This is for knowledge only not to say this thread is right or wrong.
LED's are more of a current device rather than voltage device. OK that said there are a number of things that you need to know.
1 are the multiple LED's hooked in series
2 is there a resistor already installed
3 what is its value
Calculating an LED resistor value
LED resistor circuit An LED must have a resistor connected in series to limit the current through the LED, otherwise it will burn out almost instantly.
The resistor value, R is given by:
R = (VS - VL) / I
VS = supply voltage
VL = LED voltage (usually 2V, but 4V for blue and white LEDs)
I = LED current (e.g. 10mA = 0.01A, or 20mA = 0.02A)
Make sure the LED current you choose is less than the maximum permitted and convert the current to amps (A) so the calculation will give the resistor value in ohms (ohm).
To convert mA to A divide the current in mA by 1000 because 1mA = 0.001A.
If the calculated value is not available choose the nearest standard resistor value which is greater, so that the current will be a little less than you chose. In fact you may wish to choose a greater resistor value to reduce the current (to increase battery life for example) but this will make the LED less bright.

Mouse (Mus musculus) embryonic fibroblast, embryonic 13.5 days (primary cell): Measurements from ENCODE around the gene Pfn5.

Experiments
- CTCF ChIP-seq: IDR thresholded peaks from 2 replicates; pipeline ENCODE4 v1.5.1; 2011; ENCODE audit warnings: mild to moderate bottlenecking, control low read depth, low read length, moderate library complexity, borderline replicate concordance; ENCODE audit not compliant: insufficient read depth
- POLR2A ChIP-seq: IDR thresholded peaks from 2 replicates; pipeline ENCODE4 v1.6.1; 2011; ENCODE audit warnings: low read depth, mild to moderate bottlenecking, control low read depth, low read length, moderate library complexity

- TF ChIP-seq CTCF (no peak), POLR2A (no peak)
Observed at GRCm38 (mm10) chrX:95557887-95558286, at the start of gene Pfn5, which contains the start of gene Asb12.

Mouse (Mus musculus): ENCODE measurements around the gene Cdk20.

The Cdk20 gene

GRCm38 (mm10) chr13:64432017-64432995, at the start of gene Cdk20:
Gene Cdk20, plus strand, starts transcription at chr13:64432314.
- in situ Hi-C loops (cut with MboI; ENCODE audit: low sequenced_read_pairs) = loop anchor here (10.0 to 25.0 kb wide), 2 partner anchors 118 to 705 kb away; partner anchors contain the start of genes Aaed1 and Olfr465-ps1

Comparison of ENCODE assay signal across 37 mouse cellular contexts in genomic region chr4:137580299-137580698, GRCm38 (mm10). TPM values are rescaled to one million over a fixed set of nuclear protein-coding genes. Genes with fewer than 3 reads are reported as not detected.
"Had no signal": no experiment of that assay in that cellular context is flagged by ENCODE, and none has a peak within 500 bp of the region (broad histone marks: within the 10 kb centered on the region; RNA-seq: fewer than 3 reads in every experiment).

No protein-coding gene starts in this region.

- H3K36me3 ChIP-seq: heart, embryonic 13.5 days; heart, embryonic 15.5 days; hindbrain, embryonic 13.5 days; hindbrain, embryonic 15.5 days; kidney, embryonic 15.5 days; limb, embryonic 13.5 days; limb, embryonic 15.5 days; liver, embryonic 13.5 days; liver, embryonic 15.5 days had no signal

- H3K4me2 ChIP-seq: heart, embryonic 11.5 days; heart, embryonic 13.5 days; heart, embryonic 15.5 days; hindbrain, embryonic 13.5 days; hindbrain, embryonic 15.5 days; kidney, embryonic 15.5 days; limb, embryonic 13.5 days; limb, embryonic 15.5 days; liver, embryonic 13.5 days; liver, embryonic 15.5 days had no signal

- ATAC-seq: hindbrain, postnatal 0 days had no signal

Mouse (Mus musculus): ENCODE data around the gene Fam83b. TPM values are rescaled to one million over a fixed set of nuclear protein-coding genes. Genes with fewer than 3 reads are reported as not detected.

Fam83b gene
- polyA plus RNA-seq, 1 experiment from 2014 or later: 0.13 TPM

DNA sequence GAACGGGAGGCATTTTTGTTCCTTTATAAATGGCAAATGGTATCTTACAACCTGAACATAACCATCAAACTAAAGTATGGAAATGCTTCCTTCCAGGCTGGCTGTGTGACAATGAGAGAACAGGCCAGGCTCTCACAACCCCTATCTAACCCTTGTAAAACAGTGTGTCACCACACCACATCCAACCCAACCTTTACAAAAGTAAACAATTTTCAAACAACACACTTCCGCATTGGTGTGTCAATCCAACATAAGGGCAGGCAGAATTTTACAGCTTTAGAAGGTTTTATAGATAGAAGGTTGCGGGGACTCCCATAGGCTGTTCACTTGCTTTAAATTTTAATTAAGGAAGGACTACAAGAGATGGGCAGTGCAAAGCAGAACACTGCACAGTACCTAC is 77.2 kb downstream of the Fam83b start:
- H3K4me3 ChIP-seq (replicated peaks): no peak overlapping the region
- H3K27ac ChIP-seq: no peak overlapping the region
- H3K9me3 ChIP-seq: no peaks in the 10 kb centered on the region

If the supply voltage VS = 9V, and you have a red LED (VL = 2V), requiring a current I = 20mA = 0.020A,
R = (9V - 2V) / 0.02A = 350ohm, so choose 390ohm (the nearest standard value which is greater).
Working out the LED resistor formula using Ohm's law
Ohm's law says that the resistance of the resistor, R = V/I, where:
V = voltage across the resistor (= VS - VL in this case)
I = the current through the resistor
So R = (VS - VL) / I